Additional cases of cardiovascular problems, such as blood clots in the lungs and legs, have also been reported in the literature, as well as in other countries. Some of these cases also described the problem as disappearing after the patient stopped using the product or as re-appearing after the patient re-started the product after having temporarily stopped it.

Conclusions and Actions

The current available evidence suggests the possibility that cardiovascular problems, other than those already identified, may occur with the use of testosterone replacement products. The use of these products in Canada (and internationally) has been increasing and findings from a Canadian study raise additional concerns that these products may not always be used within the approved patient population.

Health Canada actions:

  1. Health Canada is working with manufacturers to update the Canadian product label for testosterone replacement products regarding possible cardiovascular risks including heart attack, stroke, blood clots in the lungs or legs, and irregular heart rate;
  2. Health Canada has communicated to Canadians on the possible cardiovascular risk associated with testosterone replacement products; and
  3. Health Canada is collaborating with foreign regulators including the United States Food and Drug Administration and the European Medicines Agency regarding this safety concern.

Health Canada will keep Canadians informed and take action, as appropriate, if any new safety information is identified.

Full Review Reports

Full review reports are available upon request to Marketed Health Products Directorate. These reports are subject to redactions of personal and confidential information.

ReferencesFootnote 3

Vigen R, O'Donnell CI, Barˇn AE, et al. Association of testosterone therapy with mortality, myocardial infarction, and stroke in men with low testosterone levels. JAMA 2013;310(17):1829-36.

Bhasin S, Cunningham GR, Hayes FJ, et al. Testosterone therapy in men with androgen deficiency syndromes: an Endocrine Society clinical practice guideline. J Clin Endocrinol Metab 2010;95(6):2536-59.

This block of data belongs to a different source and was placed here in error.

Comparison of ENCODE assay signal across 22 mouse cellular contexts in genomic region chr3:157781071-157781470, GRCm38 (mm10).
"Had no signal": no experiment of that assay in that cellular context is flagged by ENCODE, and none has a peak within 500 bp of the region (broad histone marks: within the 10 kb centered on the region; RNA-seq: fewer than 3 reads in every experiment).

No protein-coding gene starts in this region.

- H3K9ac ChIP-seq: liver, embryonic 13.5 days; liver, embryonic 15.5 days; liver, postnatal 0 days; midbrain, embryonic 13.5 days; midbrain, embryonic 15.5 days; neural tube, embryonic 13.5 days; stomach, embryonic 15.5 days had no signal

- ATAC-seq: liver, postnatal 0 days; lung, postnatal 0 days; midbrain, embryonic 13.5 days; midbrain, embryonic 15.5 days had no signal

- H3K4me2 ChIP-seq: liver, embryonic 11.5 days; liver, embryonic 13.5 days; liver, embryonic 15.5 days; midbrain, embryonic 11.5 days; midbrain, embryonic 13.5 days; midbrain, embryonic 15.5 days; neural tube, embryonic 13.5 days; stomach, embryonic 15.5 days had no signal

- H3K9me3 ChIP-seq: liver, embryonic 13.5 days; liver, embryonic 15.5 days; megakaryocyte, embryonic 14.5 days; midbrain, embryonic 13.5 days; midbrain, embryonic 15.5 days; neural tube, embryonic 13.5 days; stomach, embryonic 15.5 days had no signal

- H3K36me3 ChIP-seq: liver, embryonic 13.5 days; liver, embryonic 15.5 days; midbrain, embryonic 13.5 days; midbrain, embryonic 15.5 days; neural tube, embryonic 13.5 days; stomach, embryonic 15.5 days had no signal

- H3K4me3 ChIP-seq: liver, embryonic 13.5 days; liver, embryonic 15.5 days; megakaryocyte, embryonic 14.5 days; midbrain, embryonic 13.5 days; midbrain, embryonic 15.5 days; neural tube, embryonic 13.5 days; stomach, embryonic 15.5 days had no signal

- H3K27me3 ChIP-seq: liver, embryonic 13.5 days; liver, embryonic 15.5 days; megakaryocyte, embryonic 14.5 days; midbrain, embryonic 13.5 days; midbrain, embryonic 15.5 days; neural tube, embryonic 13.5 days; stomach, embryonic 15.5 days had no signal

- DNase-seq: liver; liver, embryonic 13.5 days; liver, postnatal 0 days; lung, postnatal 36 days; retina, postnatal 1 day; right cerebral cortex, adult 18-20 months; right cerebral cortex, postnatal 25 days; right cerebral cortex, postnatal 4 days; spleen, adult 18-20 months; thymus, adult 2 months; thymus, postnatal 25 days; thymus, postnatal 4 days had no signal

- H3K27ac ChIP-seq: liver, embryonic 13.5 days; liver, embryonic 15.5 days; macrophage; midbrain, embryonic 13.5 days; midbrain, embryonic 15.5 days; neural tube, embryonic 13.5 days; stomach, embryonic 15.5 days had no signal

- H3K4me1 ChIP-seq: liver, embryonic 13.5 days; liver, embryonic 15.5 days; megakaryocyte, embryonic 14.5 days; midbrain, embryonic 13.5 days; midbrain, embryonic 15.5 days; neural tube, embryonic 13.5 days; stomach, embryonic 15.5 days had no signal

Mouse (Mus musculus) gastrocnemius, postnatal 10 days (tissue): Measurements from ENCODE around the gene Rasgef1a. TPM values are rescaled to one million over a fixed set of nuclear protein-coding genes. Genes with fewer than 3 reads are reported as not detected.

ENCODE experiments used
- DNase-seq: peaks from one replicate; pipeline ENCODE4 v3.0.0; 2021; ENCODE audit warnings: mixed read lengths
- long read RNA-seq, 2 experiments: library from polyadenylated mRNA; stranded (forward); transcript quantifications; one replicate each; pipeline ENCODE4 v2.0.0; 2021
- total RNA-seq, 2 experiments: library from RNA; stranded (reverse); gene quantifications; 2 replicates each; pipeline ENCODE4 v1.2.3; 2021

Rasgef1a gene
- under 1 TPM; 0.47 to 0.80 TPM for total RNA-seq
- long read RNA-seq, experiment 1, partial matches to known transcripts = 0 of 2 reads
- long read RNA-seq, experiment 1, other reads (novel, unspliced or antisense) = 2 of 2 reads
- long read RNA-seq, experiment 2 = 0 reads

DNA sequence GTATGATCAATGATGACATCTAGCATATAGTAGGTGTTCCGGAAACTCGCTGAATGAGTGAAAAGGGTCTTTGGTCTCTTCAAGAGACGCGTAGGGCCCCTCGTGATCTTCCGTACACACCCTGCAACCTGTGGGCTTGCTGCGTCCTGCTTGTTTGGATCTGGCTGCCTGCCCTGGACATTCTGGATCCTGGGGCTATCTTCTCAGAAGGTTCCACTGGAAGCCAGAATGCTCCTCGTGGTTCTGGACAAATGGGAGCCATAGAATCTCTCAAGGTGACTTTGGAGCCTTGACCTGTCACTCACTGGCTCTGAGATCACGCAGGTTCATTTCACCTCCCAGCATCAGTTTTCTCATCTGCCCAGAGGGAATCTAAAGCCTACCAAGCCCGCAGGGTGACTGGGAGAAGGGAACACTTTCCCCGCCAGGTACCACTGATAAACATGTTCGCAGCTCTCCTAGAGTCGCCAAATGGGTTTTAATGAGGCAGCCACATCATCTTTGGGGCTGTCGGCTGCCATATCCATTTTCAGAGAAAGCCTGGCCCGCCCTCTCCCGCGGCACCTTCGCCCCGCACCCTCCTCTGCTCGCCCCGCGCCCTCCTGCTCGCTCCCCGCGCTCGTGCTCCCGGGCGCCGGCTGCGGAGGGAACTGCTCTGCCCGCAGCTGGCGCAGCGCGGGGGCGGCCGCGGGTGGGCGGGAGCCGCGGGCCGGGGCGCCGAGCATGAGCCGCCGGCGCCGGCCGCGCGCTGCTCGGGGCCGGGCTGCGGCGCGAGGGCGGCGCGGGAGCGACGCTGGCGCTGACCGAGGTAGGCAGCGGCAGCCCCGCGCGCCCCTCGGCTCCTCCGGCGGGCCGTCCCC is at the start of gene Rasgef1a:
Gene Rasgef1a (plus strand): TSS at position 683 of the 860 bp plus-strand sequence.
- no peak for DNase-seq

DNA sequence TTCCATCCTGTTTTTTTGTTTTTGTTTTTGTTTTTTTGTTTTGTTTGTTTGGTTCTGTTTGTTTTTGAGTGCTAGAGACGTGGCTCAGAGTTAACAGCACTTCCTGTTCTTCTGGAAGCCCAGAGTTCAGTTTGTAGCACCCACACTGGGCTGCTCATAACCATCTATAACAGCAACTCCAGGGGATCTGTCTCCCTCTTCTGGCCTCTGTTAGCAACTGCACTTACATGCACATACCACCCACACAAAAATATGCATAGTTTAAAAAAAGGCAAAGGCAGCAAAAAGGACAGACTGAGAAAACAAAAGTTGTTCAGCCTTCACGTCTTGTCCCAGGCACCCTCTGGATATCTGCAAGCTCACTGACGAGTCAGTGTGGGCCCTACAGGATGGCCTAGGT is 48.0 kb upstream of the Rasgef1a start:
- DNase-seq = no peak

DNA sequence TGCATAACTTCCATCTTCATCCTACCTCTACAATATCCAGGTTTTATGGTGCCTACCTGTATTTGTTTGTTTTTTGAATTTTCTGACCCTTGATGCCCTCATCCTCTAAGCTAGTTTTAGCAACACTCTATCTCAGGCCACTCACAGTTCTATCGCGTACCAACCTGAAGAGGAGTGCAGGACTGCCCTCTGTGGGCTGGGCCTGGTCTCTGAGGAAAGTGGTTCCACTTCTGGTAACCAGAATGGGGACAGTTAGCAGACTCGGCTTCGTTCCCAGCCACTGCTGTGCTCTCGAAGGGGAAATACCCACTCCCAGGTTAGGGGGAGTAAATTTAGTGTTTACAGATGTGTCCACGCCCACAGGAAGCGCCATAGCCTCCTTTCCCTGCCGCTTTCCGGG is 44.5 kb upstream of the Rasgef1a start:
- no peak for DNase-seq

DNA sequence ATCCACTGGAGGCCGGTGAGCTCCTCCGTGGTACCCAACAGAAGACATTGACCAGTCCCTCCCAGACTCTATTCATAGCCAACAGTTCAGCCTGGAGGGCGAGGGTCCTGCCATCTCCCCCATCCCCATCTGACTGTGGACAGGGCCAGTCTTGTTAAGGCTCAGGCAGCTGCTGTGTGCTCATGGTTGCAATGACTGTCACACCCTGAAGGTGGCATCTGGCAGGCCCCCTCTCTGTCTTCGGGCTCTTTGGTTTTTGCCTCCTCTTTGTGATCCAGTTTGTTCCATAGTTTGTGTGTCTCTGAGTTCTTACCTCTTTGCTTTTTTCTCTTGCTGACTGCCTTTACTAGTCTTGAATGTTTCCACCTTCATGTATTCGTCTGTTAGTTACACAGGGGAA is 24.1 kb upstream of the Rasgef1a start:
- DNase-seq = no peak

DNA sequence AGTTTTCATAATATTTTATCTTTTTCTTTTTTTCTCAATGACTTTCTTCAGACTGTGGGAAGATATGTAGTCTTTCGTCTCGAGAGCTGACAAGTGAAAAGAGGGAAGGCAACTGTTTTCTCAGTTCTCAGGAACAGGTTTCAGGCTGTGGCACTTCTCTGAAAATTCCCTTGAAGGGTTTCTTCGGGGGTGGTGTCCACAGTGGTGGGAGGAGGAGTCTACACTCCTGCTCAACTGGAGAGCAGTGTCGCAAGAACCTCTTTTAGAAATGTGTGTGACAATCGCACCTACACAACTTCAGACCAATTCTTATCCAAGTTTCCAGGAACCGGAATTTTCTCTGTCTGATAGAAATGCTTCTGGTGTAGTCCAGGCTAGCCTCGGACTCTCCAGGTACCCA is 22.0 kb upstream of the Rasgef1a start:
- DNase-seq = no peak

Dohle GR, Arver S, Bettocchi C, et al. Guidelines on male hypogonadism. European Association of Urology 2012; Feb:1-28.

Ajayi AAL, Mathur R, Halushka PV. Testosterone increases human platelet thromboxane A2 receptor density and aggregation responses. Circulation 1995;91(11):2742-7.

Death AK, McGrath KCY, Sader MA, et al. Dihydrotestosterone promotes vascular cell adhesion molecule-1 expression in male human endothelial cells via a nuclear factor-kappaB-dependent pathway. Endocrinology 2004;145(4):1889-97.

McCrohon JA, Jessup W, Handelsman DJ, et al. Androgen exposure increases human monocyte adhesion to vascular endothelium and endothelial cell expression of vascular cell adhesion molecule-1. Circulation 1999;99(17):2317-22.

Sandset PM, H°ibraaten E, Eilertsen AL, et al. Mechanisms of thrombosis related to hormone therapy. Thromb Res 2009;123, Suppl 2:S70-3.

Swerdloff RS, Wang C, Cunningham G, et al. Long-term pharmacokinetics of transdermal testosterone gel in hypogonadal men. J Clin Endocrinol Metab 2000;85(12):4500-10.

Basaria S, Coviello AD, Travison TG, et al. Adverse events associated with testosterone administration. N Engl J Med 2010;363(2):109-22.

Finkle WD, Greenland S, Ridgeway GK, et al. Increased risk of non-fatal myocardial infarction following testosterone therapy prescription in men. PLoS One 2014;9(1):e85805.

Xu L, Freeman G, Cowling BJ, et al. Testosterone therapy and cardiovascular events among men: a systematic review and meta-analysis of placebo-controlled randomized trials. BMC Med 2013;11:108.

Glueck CJ, Goldenberg N, Budhani S, et al. Thrombotic events after starting exogenous testosterone in men with previously undiagnosed familial thrombophilia. Transl Res 2011;158(4):225-34.

Glueck CJ, Richardson-Royer C, Schultz R, et al. Testosterone, thrombophilia, and thrombosis. Clin Appl Thromb Hemost 2014;20(1):22-30.

Footnotes

Footnote 1

Vigen R, O'Donnell CI, Barˇn AE, et al. Association of testosterone therapy with mortality, myocardial infarction, and stroke in men with low testosterone levels. JAMA 2013;310(17):1829-36.

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Footnote 2

IMS utilization data provided by: IMS Health Canada Inc. An external party cannot refer to nor use IMS data, which have been generated by Health Canada, without a Third Party Agreement in place.

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Footnote 3

This list of references is not intended to be exhaustive. References have been selected as suggestions for further reading and reflect the most current information at the time of the safety review.